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Rurally Exciting

Grin City, the setting for Rurally Good Music Festival (John Brady)

By Matthew Huck

For the first time ever next weekend, the Grin City Collective will host a festival on September 20 and 21 in celebration of art, music, writing and local food.

“There’s been a lot of talk for a lot of years about doing a music festival. We thought, ‘wouldn’t it be cool to shut down the whole farm and have a Cornstock / Woodstock festival?’” laughed Grin City founder Joe Lacina.

Lacina founded Grin City to provide a focused community for artists of any medium, musicians of any instrument and writers of any prose to practice their artistry in an involved, creative and socially driven community.

“[Grin City] is unique in that we focus on social engagement in addition to our artist residency. We do community projects in Grinnell like Rurally Good, public art outside of Grinnell Art Center, teaching afterschool art classes,” commented Molly Rideout ’11, co-director of Grin City.

Rideout manages most administration, outreach management and development pro-grams for the Grin City Collective. A panel at the Collective decides whom to admit to the residency program.

“What you need is an interest to learn, work collaboratively and, most importantly, impact a community,” Lacina said.

In 2006, Lacina invited friends to pursue a month of art creation in a facility originally used as Lacina’s family’s tofu business. Repeated in 2008, this became a theme for small groups from around the nation to visit the farm for a summer, ending with a community art show. In 2011, Rideout was hired as a residence coordinator. The Collective has since quadrupled in size to accommodate artistry in visual arts, painting and sculpting, wood and metalworking and dance and music. Lacina and Rideout just finished transforming a corncrib into three writers studios.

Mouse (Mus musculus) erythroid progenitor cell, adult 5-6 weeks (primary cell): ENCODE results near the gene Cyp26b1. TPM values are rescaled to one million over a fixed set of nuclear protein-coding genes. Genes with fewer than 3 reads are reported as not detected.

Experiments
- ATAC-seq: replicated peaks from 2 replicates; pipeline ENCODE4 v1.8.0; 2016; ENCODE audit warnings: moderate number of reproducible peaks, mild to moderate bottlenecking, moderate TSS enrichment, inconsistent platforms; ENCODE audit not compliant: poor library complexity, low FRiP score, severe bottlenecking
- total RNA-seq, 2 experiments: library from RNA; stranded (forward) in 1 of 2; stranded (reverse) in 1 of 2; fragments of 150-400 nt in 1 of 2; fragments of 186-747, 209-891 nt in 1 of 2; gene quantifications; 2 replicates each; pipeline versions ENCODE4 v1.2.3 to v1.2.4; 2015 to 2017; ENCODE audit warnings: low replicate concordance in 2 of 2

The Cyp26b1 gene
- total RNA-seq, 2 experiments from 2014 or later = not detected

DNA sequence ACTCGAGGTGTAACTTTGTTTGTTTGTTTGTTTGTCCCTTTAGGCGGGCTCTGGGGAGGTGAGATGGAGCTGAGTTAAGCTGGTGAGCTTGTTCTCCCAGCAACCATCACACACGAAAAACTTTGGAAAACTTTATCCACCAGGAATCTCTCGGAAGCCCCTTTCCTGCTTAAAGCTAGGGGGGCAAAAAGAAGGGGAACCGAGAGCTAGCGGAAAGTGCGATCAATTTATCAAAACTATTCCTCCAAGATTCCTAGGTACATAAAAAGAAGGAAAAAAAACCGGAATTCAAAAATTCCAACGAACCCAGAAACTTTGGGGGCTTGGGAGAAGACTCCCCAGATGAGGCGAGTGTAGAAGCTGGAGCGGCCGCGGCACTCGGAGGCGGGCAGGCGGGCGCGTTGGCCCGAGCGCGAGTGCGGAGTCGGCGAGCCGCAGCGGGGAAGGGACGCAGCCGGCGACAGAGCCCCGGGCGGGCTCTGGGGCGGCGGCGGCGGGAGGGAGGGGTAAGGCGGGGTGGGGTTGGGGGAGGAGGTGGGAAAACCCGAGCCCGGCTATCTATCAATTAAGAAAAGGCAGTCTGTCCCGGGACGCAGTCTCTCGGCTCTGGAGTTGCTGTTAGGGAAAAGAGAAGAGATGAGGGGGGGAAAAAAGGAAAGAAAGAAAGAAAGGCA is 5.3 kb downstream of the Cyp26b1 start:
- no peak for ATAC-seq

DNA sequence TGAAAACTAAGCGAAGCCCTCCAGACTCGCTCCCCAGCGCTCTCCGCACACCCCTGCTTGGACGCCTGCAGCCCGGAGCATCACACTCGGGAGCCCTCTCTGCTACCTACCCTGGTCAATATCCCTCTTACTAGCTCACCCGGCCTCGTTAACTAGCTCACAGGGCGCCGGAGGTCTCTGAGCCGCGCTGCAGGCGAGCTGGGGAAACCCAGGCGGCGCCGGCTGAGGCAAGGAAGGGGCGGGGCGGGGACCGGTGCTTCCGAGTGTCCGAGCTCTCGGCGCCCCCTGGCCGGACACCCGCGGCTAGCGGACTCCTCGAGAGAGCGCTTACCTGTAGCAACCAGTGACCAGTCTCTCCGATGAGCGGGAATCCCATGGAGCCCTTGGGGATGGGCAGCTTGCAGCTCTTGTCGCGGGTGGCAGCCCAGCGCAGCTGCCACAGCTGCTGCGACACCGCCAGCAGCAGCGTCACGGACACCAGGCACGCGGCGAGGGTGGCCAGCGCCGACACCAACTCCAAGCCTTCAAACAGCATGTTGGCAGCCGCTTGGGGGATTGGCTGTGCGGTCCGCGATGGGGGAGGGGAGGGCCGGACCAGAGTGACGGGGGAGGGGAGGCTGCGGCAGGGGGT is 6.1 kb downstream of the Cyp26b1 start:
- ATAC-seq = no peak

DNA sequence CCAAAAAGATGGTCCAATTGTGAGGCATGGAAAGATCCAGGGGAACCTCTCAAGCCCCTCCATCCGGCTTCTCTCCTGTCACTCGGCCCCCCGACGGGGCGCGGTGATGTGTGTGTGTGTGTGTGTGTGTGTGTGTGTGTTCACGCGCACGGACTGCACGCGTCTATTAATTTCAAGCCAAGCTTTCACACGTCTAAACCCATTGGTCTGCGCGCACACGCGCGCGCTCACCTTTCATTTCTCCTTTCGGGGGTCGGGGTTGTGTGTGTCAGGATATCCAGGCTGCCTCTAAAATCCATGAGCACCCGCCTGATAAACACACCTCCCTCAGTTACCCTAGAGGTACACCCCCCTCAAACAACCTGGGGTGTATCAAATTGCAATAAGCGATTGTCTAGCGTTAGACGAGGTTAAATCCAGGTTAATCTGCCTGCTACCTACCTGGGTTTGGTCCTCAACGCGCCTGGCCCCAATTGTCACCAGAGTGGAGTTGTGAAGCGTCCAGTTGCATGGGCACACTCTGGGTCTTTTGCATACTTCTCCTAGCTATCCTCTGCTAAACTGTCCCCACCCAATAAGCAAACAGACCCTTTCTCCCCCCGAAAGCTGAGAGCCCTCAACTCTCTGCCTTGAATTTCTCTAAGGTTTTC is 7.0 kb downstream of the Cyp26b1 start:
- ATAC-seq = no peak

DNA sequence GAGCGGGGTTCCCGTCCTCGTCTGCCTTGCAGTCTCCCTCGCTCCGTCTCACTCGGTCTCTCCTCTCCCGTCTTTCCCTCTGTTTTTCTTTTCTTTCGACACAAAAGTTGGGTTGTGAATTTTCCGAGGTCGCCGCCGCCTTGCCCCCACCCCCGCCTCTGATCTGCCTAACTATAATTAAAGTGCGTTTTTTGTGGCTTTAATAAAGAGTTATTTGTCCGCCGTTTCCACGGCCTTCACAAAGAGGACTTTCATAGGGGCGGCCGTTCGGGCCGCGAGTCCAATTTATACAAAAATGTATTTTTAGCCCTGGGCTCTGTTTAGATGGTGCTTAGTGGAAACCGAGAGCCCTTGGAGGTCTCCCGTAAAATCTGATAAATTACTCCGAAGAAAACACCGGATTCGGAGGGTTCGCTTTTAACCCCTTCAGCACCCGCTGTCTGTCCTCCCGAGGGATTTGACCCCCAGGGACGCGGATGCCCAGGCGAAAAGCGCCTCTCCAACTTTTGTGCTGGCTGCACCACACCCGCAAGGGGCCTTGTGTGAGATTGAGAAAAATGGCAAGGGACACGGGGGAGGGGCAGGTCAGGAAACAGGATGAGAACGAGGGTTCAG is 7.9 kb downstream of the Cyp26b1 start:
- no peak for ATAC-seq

“We’ve been advancing astronomically lately,” Rideout said.

This year alone, the Collective hosted about 45 artists.

“[Rurally Good] doubles as a festival, but also a Grin City Collective alumni reunion,” Rideout said.

People are coming from all over the Midwest. Rurally Good begins Friday, Sept. 20, with an evening potluck, followed by performances in everything from art, music and film screenings to dance parties, lawn games and family fun.

For Grinnell students interested in attending, a shuttle system is being implemented to take students between campus and Grin City.

“There’s something for all ages out there,” Lacina said.

Over 60 artists, musicians and writers will be involved in the two-day festival.

Lovers of oratory and spoken word can catch Freesia McKee and Emily Walker, two artists in residence, Friday evening at 6:30. Or Molly Rideout, Allison Leigh Peters ’11, Mark Baechtel and J.C. Dickey-Chasins ’81 at 2 p.m. on Saturday.

For those seeking the aesthetic pleasure of the senses, the festival presents Alex Braidwood, Erin Mallea, Stephanie Clark and Anna Ford ’11 of Grinnell-based animation group Tiny Circus. Braidwood will create uniquely intriguing soundscapes with the help of archer and bowyer Kenji Yoshino ’11 at 6:30 p.m. Friday. Find out what community and art mean to Mallea, or how Clark sees the world through a filter of abstraction at the pop-up gallery from 4 p.m. to 10 p.m. in the Tofu Factory Friday.

Finally, for those musically inclined, Rurally Good has the privilege to host Christopher the Conquered, Good Safari, Misty Aeons, Too Many Strings Band and even Grinnell College students Jacob Cohn ’16, Leah Meyer ’15 and Adriana Walsh ’15, who perform at 4:45 p.m. Saturday. For a soulful American tradition trio, be sure to see Christopher the Conquered at 7:15 p.m. Saturday. If “revamped rock shaded with blues” is your style, visit Good Safari at 10:30 p.m. on Saturday.

The Festival is also in celebration of Jordan Scheibel’s one-year anniversary in Commu-nity Sustainable Agriculture. Scheibel was just on the cover of most recent Grinnell Magazine. He oversees Grin City’s half-acre Middle Way Farm, which produces enough to supply the residency artists with one weekly communal meal.

“We are taking it one year at a time,” Lacina said. “I want to develop Grin City as far as possible. I want to make it as efficient as possible.”

For more information on Rurally Good Festival & More performing artists, visit Readers can find more information about Grin City Collective at

Grin City, the setting for Rurally Good Music Festival (John Brady)
Grin City, the setting for Rurally Good Music Festival (John Brady)
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